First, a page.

The individual who is the centerpiece of modern political theory and the object of serious protection in the modern state is itself a product of history. Essential to the notion of the sovereignty of the individual is the ability of the individual to form and to hold conceptions of the good life and of the means to realize such conceptions. The individual must be free to act in the world to realize his conception of the good life. This freedom to act is taken as the basic position of the human being in the world. But it is precisely in acting that the individual is likely to come up against the exercise of the same freedom by other individuals. When conflicts arise from the respective exercises of freedom by sovereign individuals, the law and the state are called upon to moderate, arbitrate, and adjudicate such conflicts, making sure that social relations are so calibrated that each individual exercises as much freedom as is compatible with equal freedom for others. Whenever there are infringements, the state steps in to exact appropriate consequences from the transgressor. But the state may not make laws pre-empting action or punishing in anticipation of actions contemplated but not yet carried out. This is what is meant by the prohibition on ‘punishment for thought’. Once the subject acts, she is held responsible for her actions. The notion of responsibility involved here is peculiarly modern. It involves associated ideas about the nature and causes of action, the issue of whether or not the actor could or ought to have foreseen the consequences of his action, the prior knowledge that what he was about to do was an actus prohibita, etc. But for all the preceding conditions to be met and for liability to ensue, it must not be the case that what is alleged is an accident, an occurrence over which the individual had no control or which could not have been said to emanate from her intention to bring the said action about. In other words, the individual must have his wits about him, as it were, before he can be held liable for the consequences of acting, indeed for him to be deemed to have acted at all. This is the philosophical foundation of the requirements of mens rea and actus reus. But none of these elements should be assumed to have been established from looking at the action alone. Inquiries must be held as to whether the actus was reus and the appropriate mens was rea, that the consequences were foreseeable, etc. Hence, there is a presumption of innocence on the part of anyone accused of committing an infraction. Given the monopoly of power by the modern state, and the ever-present possibility that this power may be turned to the advantage of faction, one cannot overstress the importance of the presumption of innocence for the preservation of the sovereignty of the individual who remains ever vulnerable to false accusation and suchlike malfeasance on the part of power-holders. Here then are two pillars on which the legal system of the modern state rests: (1) the sovereignty of the individual and the attendant confidence in the ability of the individual to have, hold, and seek to realize the good life; (2) the impermissibility of the state to decide how the individual should lead her life and the prima facie exclusion of the state from most areas of private life save for ensuring that this right is not used by anyone to deny others the benefit of enjoying same.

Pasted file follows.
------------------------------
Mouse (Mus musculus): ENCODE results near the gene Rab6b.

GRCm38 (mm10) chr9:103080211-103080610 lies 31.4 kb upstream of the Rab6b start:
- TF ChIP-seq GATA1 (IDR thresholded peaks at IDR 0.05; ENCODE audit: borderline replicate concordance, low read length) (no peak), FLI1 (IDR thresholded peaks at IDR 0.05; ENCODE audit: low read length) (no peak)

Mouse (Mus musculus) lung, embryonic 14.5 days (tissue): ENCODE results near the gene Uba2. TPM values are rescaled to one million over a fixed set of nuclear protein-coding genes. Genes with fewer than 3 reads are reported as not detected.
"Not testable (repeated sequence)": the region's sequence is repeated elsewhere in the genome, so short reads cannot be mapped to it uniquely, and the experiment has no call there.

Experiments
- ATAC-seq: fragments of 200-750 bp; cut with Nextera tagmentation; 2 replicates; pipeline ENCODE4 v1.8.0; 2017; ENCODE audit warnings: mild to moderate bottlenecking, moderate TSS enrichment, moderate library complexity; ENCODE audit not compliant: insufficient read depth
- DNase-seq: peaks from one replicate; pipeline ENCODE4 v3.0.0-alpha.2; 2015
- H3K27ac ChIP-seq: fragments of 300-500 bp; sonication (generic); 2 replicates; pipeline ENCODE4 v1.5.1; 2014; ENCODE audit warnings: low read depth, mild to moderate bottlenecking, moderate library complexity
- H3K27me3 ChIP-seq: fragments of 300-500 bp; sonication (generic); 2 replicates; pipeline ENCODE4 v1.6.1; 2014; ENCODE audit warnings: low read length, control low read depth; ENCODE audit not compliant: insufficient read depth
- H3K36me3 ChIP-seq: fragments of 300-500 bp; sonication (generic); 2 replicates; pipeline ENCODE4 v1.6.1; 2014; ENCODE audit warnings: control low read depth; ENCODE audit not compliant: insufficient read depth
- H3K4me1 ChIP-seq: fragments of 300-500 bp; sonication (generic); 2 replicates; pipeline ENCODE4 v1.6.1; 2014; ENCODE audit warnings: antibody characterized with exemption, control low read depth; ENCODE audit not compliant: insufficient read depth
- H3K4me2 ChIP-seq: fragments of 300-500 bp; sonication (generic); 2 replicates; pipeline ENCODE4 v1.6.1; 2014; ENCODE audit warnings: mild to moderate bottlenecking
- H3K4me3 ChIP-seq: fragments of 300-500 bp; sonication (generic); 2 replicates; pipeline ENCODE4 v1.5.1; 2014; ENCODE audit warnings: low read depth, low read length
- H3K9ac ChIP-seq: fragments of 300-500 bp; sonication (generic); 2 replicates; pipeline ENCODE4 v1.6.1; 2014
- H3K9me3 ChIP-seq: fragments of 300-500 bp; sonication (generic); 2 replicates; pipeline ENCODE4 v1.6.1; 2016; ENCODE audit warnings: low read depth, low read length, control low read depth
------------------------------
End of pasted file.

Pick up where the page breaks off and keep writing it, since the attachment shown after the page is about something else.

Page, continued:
From what I have said so far, it is clear that the individual is central to the modern political and legal systems. In other parts of the world, including some African countries, their intellectuals are engaged in fundamental discourses regarding how their societies should relate to the legacy of modern institutions that they inherited from colonial rule. From India to Malaysia, from South Africa to Sudan, serious debates are ongoing among intellectuals about these issues. What do we have in Nigeria? I was mortified to discover a few years ago that in spite of the sterling achievements of some of our legal scholars, not a single page, not to talk of essays or books, has been written on the idea of the centrepiece of the modern legal system: the legal subject. Might this be an indication that even our best legal minds have not come to realize the importance of the legal subject? Might this explain why they do not generally have a robust sense of the right of the individual not to be brutalized by the modern state and its functionaries? Does the doctrine of the presumption of innocence mean much to us? If it does, how come we are willing to abide the maiming of individual accused persons even before their guilt has been established? It is a welcome development that some of our members in the human rights movement have been remedying this lack but I am yet to see appropriate intellectual products to show that we are performing our alóre functions in these areas.
Marxists are fond of quoting Marx’s Thesis Eleven to the effect that “the philosophers have only interpreted the world in various ways; the point, however, is to change it”. My contention is that we cannot run successfully, much less change, a reality that we have not interpreted. It is the province of intellectuals as I have been at pains to insist in this lecture to interpret, explain, make sense of and generally beat new paths to ever changing understandings of our reality. No thanks to our failure in this area, we stumble from one crash programme to another, policies are formulated on whimsy and we are forever hanging our hopes on Tokunbo quick-fixes from elsewhere. If there is any role for intellectuals in present day Nigeria it is to recover the intellectual vocation and become once again pathfinders, outposts, lookouts, for our society.